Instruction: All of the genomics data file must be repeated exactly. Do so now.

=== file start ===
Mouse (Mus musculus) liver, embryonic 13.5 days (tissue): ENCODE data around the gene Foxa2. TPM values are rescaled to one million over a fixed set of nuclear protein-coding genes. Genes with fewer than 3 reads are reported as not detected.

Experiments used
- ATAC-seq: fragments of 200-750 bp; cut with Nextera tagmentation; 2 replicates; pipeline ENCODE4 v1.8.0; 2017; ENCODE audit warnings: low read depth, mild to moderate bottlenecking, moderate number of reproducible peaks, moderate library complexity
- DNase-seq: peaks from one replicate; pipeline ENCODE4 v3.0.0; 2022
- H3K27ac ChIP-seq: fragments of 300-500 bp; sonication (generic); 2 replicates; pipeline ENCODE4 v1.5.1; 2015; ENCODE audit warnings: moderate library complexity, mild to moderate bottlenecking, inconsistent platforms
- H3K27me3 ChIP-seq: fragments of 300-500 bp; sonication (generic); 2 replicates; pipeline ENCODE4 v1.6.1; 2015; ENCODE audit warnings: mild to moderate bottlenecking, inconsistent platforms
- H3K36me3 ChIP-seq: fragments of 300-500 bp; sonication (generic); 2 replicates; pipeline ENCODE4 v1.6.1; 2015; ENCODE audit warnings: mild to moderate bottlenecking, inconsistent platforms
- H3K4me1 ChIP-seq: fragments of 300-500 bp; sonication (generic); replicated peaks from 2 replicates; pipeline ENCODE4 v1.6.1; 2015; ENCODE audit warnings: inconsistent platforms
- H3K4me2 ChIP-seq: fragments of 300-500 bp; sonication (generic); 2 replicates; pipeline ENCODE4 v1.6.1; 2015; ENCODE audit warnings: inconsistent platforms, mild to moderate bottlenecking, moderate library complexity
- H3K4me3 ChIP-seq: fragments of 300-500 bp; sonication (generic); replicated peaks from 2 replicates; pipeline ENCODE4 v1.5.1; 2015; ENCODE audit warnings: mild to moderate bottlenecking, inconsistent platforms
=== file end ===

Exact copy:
Mouse (Mus musculus) liver, embryonic 13.5 days (tissue): ENCODE data around the gene Foxa2. TPM values are rescaled to one million over a fixed set of nuclear protein-coding genes. Genes with fewer than 3 reads are reported as not detected.

Experiments used
- ATAC-seq: fragments of 200-750 bp; cut with Nextera tagmentation; 2 replicates; pipeline ENCODE4 v1.8.0; 2017; ENCODE audit warnings: low read depth, mild to moderate bottlenecking, moderate number of reproducible peaks, moderate library complexity
- DNase-seq: peaks from one replicate; pipeline ENCODE4 v3.0.0; 2022
- H3K27ac ChIP-seq: fragments of 300-500 bp; sonication (generic); 2 replicates; pipeline ENCODE4 v1.5.1; 2015; ENCODE audit warnings: moderate library complexity, mild to moderate bottlenecking, inconsistent platforms
- H3K27me3 ChIP-seq: fragments of 300-500 bp; sonication (generic); 2 replicates; pipeline ENCODE4 v1.6.1; 2015; ENCODE audit warnings: mild to moderate bottlenecking, inconsistent platforms
- H3K36me3 ChIP-seq: fragments of 300-500 bp; sonication (generic); 2 replicates; pipeline ENCODE4 v1.6.1; 2015; ENCODE audit warnings: mild to moderate bottlenecking, inconsistent platforms
- H3K4me1 ChIP-seq: fragments of 300-500 bp; sonication (generic); replicated peaks from 2 replicates; pipeline ENCODE4 v1.6.1; 2015; ENCODE audit warnings: inconsistent platforms
- H3K4me2 ChIP-seq: fragments of 300-500 bp; sonication (generic); 2 replicates; pipeline ENCODE4 v1.6.1; 2015; ENCODE audit warnings: inconsistent platforms, mild to moderate bottlenecking, moderate library complexity
- H3K4me3 ChIP-seq: fragments of 300-500 bp; sonication (generic); replicated peaks from 2 replicates; pipeline ENCODE4 v1.5.1; 2015; ENCODE audit warnings: mild to moderate bottlenecking, inconsistent platforms